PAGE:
Search
Generic filters
Search in excerpt

An ETF for every investor.

CASH

Horizons High Interest Savings ETF

Price
$50.03
$0.00
0.00%
NAV
$50.0000
$-0.1341
-0.27%

Benchmark

Fixed Income

Fact Sheet
Learn more about CASH

QQCC

Horizons NASDAQ-100 Covered Call ETF

Price
$4.71
$-0.09
-1.88%
NAV
$4.7265
$-0.0990
-2.05%

Active

Covered Call

Fact Sheet
Learn more about QQCC

HRAA

Horizons ReSolve Adaptive Asset Allocation ETF

Price
$11.13
$0.01
0.09%
NAV
$11.1590
$-0.0250
-0.22%

Active

Corporate Class – Alternative

Fact Sheet
Learn more about HRAA
Explore All Products
Search
Generic filters
Search in excerpt
Back to Media

Searching for Signs of Stress

vol.jpg 

BY: HANS ALBRECHT, CIM®, FCSI, VICE-PRESIDENT, PORTFOLIO MANAGER AND OPTIONS STRATEGIST, HORIZONS ETFS

October 2, 2017

Yet again, equity markets have very quickly digested the prevailing worry. Like Pavlovian dogs, most investors have been trained to buy the “equity dip”.

It is behavior that can feed upon itself and can create a self-fulfilling loop. For instance, a month ago, people didn’t seem worried for very long about President Trump’s provocative tweets towards North Korea. In fact, markets quickly rallied thereafter. A couple of weeks later, investors remembered the previous event’s behavior and bought equities even more quickly. Then last week, the market barely down-ticked on North Korea’s promise of an atomic bomb detonation.

And so it goes, strength begets more buying and low volatility begets lower volatility. In times of extreme market stress the opposite becomes true – investors react more nervously to each subsequent headline and option pricing can spiral upwards. That is certainly not the case these days, as records for day-to-day market movement fall on a regular basis. But what hasn’t followed through is what we call “volatility-of-volatility” (or “vol-of-vol”), namely the implied volatility for options on the VIX and similar volatility-related instruments.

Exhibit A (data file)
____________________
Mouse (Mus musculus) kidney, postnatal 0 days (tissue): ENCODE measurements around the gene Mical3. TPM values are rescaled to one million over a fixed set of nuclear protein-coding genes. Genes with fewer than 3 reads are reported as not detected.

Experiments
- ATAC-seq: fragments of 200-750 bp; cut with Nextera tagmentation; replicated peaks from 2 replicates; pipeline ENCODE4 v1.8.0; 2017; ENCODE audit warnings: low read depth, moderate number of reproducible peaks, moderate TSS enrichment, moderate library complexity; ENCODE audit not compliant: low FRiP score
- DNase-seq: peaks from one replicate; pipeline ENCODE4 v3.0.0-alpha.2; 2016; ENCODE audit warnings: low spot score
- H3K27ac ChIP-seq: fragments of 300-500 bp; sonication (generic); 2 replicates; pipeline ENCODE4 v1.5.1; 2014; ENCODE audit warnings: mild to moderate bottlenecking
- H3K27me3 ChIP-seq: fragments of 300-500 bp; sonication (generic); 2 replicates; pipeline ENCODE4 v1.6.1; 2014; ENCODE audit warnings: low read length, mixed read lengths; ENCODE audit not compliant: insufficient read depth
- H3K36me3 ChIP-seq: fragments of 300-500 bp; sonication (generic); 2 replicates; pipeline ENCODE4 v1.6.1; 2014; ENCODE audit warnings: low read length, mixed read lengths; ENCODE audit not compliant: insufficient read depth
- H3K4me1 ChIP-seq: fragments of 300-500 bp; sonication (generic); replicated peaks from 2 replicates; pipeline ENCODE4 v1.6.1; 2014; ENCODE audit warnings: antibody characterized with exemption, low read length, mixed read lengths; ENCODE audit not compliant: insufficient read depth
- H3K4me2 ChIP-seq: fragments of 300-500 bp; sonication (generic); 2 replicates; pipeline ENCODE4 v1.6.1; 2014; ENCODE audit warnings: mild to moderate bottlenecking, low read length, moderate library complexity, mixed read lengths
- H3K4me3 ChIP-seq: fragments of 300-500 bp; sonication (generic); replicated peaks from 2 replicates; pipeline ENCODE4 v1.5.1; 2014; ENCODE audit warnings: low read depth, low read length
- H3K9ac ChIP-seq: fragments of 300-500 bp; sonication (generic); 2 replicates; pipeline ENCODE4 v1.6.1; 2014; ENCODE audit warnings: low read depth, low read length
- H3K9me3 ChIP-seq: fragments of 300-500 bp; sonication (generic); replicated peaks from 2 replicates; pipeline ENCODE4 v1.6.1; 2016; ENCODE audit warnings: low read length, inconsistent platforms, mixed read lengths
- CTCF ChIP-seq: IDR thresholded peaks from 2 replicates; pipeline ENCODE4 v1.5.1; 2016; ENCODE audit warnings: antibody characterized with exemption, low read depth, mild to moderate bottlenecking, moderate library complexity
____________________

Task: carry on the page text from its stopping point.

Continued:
Investors have been aggressively pushing up the price of out-of-the-money puts in equity index options. As a result, vol-of-vol hasn’t come down to levels we would normally associate in a 10-point VIX environment. Could this be a sign of worry? Actually, it’s more than likely a sign that investors are happy to stay long, but with protection. That’s not a bad way to go with U.S. markets making new highs almost on a daily basis. But I do like to keep an eye on vol-of-vol – it can sometimes reveal signs of concerns below the surface.

chart1.PNG

The VIX at near-lows for the year. Source: Thomson One, as at September 25, 2017.

chart2.PNG

VVIX – Volatility-of-volatility has been more resilient. Source: Thomson One, as at September 25, 2017.

The views/opinions expressed herein may not necessarily be the views of Horizons ETFs Management (Canada) Inc. All comments, opinions and views expressed are of a general nature and should not be considered as advice to purchase or to sell mentioned securities. Before making any investment decision, please consult your investment advisor or advisors.

Get Horizons insights in your inbox

Please select whether you are an…*
* Indicates required field

Related Posts

At Horizons ETFs, we believe in education as empowerment. We endeavor to equip Canadian investors with the knowledge and tools they need to navigate the investing world. From the ETF basics to more complex topics like how our suite of inverse and leveraged funds work, our comprehensive learning library aims to be accessible for all investors, from beginners to experienced traders!